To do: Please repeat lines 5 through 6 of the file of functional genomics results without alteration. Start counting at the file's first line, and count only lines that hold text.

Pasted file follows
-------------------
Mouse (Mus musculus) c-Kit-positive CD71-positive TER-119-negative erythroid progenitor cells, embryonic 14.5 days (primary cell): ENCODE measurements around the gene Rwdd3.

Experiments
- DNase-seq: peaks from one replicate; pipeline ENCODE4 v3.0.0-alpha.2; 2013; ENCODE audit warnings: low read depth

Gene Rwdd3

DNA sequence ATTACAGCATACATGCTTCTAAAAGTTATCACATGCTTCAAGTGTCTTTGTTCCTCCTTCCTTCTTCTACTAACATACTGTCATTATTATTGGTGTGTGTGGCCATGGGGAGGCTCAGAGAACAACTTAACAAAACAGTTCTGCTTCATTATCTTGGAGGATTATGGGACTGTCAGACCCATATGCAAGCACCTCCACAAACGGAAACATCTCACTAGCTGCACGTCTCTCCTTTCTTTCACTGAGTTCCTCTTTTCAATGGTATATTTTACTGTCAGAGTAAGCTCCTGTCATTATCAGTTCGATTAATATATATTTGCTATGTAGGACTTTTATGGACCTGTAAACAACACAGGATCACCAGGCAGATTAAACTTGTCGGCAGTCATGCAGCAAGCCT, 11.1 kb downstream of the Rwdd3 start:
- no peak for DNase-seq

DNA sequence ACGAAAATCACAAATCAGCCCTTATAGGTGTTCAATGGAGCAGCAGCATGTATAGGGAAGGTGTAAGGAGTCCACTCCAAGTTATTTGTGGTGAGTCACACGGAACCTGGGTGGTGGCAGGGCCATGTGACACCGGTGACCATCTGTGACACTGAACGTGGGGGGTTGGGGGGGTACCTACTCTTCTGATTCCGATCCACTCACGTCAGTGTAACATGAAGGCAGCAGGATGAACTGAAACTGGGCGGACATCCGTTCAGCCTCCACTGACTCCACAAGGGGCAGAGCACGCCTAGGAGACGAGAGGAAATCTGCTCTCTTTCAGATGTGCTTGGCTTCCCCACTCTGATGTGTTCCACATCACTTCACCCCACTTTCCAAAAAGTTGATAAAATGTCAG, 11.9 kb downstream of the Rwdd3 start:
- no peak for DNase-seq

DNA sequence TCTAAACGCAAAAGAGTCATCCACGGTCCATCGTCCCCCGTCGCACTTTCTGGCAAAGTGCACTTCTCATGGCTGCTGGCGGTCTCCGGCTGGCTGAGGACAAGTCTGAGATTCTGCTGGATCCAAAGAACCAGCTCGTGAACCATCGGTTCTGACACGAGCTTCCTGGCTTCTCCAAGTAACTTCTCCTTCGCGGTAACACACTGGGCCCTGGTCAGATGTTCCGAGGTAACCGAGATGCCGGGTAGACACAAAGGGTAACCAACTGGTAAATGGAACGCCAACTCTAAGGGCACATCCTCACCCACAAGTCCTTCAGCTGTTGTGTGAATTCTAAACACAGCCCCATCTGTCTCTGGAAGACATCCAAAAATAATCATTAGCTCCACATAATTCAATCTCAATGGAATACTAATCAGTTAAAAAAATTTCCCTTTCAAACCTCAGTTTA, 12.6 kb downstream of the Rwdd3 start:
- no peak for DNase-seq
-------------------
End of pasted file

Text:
DNA sequence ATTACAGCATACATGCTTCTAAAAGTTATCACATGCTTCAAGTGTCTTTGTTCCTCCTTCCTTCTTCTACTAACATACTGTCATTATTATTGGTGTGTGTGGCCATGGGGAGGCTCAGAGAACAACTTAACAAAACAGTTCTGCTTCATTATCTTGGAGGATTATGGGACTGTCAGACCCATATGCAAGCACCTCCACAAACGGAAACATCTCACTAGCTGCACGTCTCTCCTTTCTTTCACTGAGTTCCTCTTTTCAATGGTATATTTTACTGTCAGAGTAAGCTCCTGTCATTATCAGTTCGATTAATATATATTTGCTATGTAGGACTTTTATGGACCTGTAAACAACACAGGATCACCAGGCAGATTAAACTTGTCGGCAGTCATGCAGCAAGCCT, 11.1 kb downstream of the Rwdd3 start:
- no peak for DNase-seq